Hi 87 / Lo 67
|Volume 68, Issue 25,
Monday, September 30, 2002
Pulitzer winner dicusses bin Laden
By Ray Hafner
If the United States is to win the War on Terror, it must not only defeat Osama Bin Laden, but also break the "wheel of bin Ladenism" that powers autocratic authoritarian regimes in the Middle East, said Pulitzer Prize-winning newspaper columnist Thomas Friedman.
The three spokes of that wheel, he said Friday at a Houston World Affairs Council luncheon, are non-democratic regimes, the anti-modernist religious leaders who bless them and the generations of people who are raised in these countries without the necessary and proper skills to thrive in a global society.
Friedman was speaking at the luncheon as part of a book tour for his new collection of journals and columns titled Longitudes and Attitudes: Exploring the World After September 11.
One of the New York Times' top foreign affairs columnists, Friedman compiled the book using several pre-9/11 columns and virtually every one since 9/11. Also included are his journal entries from when he traveled throughout the Middle East.
The luncheon drew more than 800 people, said Linda Wuest, executive director of the council. That crowd boasted several VIPs, including former Houston Mayor Bob Lanier.
Wuest said Friedman always has a large crowd.
Anyone familiar with Friedman's column would have recognized his hour-long speech. He attempted to illustrate the unique challenges and possible methods of eliminating the terrorist threat.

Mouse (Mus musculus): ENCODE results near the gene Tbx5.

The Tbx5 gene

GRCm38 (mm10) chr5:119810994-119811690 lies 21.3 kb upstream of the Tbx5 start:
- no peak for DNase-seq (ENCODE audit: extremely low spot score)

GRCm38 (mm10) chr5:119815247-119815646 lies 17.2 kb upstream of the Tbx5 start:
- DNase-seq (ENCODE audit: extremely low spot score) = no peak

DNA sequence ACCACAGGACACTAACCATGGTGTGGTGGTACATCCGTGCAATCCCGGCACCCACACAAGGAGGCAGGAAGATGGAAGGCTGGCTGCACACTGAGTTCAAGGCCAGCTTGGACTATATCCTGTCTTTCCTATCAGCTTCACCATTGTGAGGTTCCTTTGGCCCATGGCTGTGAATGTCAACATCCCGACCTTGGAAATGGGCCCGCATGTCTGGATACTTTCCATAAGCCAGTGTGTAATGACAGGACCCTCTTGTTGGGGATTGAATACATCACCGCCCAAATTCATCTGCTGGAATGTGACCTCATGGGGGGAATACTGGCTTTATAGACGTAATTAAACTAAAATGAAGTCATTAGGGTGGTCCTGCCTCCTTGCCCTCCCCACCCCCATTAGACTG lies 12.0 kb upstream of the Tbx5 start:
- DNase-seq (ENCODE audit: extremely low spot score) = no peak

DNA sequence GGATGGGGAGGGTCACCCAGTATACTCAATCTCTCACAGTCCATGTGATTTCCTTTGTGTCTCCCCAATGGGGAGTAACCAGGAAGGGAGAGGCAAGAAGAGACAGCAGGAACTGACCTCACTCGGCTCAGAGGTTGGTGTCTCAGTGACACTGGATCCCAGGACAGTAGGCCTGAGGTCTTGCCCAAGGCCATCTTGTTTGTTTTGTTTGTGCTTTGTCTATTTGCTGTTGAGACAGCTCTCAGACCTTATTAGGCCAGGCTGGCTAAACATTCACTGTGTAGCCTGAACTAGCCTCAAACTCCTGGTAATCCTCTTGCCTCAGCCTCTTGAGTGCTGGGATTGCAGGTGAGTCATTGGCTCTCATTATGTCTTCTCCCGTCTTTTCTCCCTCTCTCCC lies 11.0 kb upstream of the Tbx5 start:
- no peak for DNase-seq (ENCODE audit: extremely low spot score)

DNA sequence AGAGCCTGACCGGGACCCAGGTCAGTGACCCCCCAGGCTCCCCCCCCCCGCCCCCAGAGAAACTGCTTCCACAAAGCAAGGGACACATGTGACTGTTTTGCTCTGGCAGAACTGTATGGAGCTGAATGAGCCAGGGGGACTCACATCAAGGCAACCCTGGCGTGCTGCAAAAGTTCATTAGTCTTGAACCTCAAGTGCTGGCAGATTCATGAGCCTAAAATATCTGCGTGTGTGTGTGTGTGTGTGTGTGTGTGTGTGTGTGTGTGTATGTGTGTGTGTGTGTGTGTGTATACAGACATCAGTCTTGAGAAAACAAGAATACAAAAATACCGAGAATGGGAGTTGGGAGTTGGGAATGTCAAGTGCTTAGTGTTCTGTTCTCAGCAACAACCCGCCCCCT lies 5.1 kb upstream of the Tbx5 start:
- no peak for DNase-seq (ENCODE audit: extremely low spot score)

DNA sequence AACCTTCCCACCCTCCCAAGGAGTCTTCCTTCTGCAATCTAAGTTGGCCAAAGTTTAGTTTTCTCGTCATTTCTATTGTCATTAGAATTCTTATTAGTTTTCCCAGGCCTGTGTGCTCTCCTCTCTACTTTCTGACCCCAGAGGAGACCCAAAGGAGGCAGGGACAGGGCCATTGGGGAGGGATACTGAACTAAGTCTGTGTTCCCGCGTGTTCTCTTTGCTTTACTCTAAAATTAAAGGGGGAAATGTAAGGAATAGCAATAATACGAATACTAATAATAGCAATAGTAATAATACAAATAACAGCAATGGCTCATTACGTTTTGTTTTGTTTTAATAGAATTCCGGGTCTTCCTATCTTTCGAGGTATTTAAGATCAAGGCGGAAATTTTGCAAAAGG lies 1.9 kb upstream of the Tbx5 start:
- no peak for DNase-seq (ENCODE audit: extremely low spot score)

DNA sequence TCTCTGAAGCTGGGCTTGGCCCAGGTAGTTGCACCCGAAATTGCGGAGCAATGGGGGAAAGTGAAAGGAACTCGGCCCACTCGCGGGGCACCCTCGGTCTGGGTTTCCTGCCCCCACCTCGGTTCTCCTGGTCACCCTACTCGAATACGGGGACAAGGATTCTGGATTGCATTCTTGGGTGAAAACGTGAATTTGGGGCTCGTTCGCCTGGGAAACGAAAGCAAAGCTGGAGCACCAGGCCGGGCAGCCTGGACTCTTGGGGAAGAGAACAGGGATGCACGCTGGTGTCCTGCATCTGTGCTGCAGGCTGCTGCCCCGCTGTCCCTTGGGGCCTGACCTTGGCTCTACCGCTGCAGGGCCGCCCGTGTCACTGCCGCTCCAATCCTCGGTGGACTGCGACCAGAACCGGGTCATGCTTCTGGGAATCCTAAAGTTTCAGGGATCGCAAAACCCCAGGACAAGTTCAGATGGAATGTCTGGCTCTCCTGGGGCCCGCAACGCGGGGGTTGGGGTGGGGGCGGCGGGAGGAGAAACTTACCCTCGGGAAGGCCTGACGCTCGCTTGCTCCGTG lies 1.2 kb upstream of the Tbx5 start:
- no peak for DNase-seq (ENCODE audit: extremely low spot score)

Calling bin Laden a combination of serial killer Charles Manson and General Electrics Chairman Jack Welch, an "utterly twisted mind wedded with the skills of a Fortune 500 manager," Friedman stressed the need to eliminate al-Qaida.
The United States must recognize who bin Laden is to his people, he said. Friedman called him an "authentic character" wielding support from the Arab street.
One of the Arab nations' goals, he said, must be to find an authentic Islamic progressive who can work to modernize Islam's ideas. Islamic nations must fight "bin Ladenism" and not just bin Laden.
Next, Arab nations must work to create a system where the people have a voice, he said. Friedman offered India as the best example of how democracy can defuse militant Muslims. India is home to the second-largest Muslim population in the world, Friedman said. Yet "not a single Indian Muslim was in al-Qaida; not a single Indian Muslim is in Guantanamo Bay," he said.
Because India is a democracy, Muslims there have a place to air their grievances and work towards fixing problems, he said.
The United States must also work closely with Middle-Eastern nations and be sincere, he said. The United States must show Arab nations that we are critical "not because we want them to fail, but because we want them to succeed."
Friedman worried that while President Bush said we must be humble, "the people around (Bush) give off contempt at 100 paces," he said. If the United States does not prove its sincerity to Arab nations, there will be no progress, he said.
Friedman finished with an anecdote illustrating the crossroads faced by Arab nations, none of which are democracies.
He described a young boy whom a colleague saw on a bicycle wearing a New York Yankees cap and an Osama bin Laden T-shirt.
"We must make sure that young boy grows into the hat and not the T-shirt,"
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